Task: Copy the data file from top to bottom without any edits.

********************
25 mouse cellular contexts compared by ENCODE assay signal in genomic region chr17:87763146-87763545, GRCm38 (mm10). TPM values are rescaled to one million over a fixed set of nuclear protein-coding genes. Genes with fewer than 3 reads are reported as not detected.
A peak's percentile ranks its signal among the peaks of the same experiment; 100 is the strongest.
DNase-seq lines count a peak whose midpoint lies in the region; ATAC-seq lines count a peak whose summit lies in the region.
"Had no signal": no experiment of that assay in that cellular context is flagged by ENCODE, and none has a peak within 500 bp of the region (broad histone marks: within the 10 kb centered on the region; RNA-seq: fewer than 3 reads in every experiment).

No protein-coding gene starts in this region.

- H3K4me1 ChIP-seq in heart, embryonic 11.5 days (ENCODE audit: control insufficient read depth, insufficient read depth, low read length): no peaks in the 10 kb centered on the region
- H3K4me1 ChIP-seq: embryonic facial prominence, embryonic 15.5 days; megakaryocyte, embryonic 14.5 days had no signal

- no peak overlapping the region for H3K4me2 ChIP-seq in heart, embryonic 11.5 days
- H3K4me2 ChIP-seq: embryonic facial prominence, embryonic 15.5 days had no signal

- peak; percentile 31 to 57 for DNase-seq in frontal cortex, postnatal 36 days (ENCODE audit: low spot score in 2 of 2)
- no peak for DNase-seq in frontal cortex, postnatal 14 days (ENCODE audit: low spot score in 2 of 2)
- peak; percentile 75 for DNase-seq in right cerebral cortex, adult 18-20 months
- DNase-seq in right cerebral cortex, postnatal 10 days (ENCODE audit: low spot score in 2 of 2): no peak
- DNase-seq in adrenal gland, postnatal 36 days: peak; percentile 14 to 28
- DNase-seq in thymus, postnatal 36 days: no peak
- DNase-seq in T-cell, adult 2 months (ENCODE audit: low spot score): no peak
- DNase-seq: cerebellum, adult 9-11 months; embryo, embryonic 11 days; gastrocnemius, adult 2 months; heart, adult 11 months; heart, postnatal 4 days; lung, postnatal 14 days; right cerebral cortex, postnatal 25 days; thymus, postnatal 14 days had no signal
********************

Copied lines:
25 mouse cellular contexts compared by ENCODE assay signal in genomic region chr17:87763146-87763545, GRCm38 (mm10). TPM values are rescaled to one million over a fixed set of nuclear protein-coding genes. Genes with fewer than 3 reads are reported as not detected.
A peak's percentile ranks its signal among the peaks of the same experiment; 100 is the strongest.
DNase-seq lines count a peak whose midpoint lies in the region; ATAC-seq lines count a peak whose summit lies in the region.
"Had no signal": no experiment of that assay in that cellular context is flagged by ENCODE, and none has a peak within 500 bp of the region (broad histone marks: within the 10 kb centered on the region; RNA-seq: fewer than 3 reads in every experiment).

No protein-coding gene starts in this region.

- H3K4me1 ChIP-seq in heart, embryonic 11.5 days (ENCODE audit: control insufficient read depth, insufficient read depth, low read length): no peaks in the 10 kb centered on the region
- H3K4me1 ChIP-seq: embryonic facial prominence, embryonic 15.5 days; megakaryocyte, embryonic 14.5 days had no signal

- no peak overlapping the region for H3K4me2 ChIP-seq in heart, embryonic 11.5 days
- H3K4me2 ChIP-seq: embryonic facial prominence, embryonic 15.5 days had no signal

- peak; percentile 31 to 57 for DNase-seq in frontal cortex, postnatal 36 days (ENCODE audit: low spot score in 2 of 2)
- no peak for DNase-seq in frontal cortex, postnatal 14 days (ENCODE audit: low spot score in 2 of 2)
- peak; percentile 75 for DNase-seq in right cerebral cortex, adult 18-20 months
- DNase-seq in right cerebral cortex, postnatal 10 days (ENCODE audit: low spot score in 2 of 2): no peak
- DNase-seq in adrenal gland, postnatal 36 days: peak; percentile 14 to 28
- DNase-seq in thymus, postnatal 36 days: no peak
- DNase-seq in T-cell, adult 2 months (ENCODE audit: low spot score): no peak
- DNase-seq: cerebellum, adult 9-11 months; embryo, embryonic 11 days; gastrocnemius, adult 2 months; heart, adult 11 months; heart, postnatal 4 days; lung, postnatal 14 days; right cerebral cortex, postnatal 25 days; thymus, postnatal 14 days had no signal